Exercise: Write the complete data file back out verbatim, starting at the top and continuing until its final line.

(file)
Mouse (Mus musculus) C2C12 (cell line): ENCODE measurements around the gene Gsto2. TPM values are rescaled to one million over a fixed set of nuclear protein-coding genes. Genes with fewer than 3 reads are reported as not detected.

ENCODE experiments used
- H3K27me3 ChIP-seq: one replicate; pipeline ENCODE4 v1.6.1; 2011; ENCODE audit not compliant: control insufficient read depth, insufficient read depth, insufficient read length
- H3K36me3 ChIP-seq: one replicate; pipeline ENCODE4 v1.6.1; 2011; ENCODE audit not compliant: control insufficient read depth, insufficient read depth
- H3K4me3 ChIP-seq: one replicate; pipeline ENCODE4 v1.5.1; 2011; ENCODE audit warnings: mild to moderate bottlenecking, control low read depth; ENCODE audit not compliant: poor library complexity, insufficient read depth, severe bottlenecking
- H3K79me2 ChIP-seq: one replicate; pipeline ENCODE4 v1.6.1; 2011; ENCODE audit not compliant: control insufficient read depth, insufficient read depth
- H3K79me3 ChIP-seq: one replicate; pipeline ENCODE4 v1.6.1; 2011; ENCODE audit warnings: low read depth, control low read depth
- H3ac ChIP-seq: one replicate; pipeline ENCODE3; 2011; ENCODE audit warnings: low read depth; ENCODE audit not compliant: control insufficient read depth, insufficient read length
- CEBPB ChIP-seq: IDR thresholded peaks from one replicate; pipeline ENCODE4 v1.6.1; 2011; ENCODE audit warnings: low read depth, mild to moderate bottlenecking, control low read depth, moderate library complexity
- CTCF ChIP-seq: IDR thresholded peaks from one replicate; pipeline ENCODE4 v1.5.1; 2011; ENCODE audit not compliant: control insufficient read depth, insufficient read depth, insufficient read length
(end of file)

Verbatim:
Mouse (Mus musculus) C2C12 (cell line): ENCODE measurements around the gene Gsto2. TPM values are rescaled to one million over a fixed set of nuclear protein-coding genes. Genes with fewer than 3 reads are reported as not detected.

ENCODE experiments used
- H3K27me3 ChIP-seq: one replicate; pipeline ENCODE4 v1.6.1; 2011; ENCODE audit not compliant: control insufficient read depth, insufficient read depth, insufficient read length
- H3K36me3 ChIP-seq: one replicate; pipeline ENCODE4 v1.6.1; 2011; ENCODE audit not compliant: control insufficient read depth, insufficient read depth
- H3K4me3 ChIP-seq: one replicate; pipeline ENCODE4 v1.5.1; 2011; ENCODE audit warnings: mild to moderate bottlenecking, control low read depth; ENCODE audit not compliant: poor library complexity, insufficient read depth, severe bottlenecking
- H3K79me2 ChIP-seq: one replicate; pipeline ENCODE4 v1.6.1; 2011; ENCODE audit not compliant: control insufficient read depth, insufficient read depth
- H3K79me3 ChIP-seq: one replicate; pipeline ENCODE4 v1.6.1; 2011; ENCODE audit warnings: low read depth, control low read depth
- H3ac ChIP-seq: one replicate; pipeline ENCODE3; 2011; ENCODE audit warnings: low read depth; ENCODE audit not compliant: control insufficient read depth, insufficient read length
- CEBPB ChIP-seq: IDR thresholded peaks from one replicate; pipeline ENCODE4 v1.6.1; 2011; ENCODE audit warnings: low read depth, mild to moderate bottlenecking, control low read depth, moderate library complexity
- CTCF ChIP-seq: IDR thresholded peaks from one replicate; pipeline ENCODE4 v1.5.1; 2011; ENCODE audit not compliant: control insufficient read depth, insufficient read depth, insufficient read length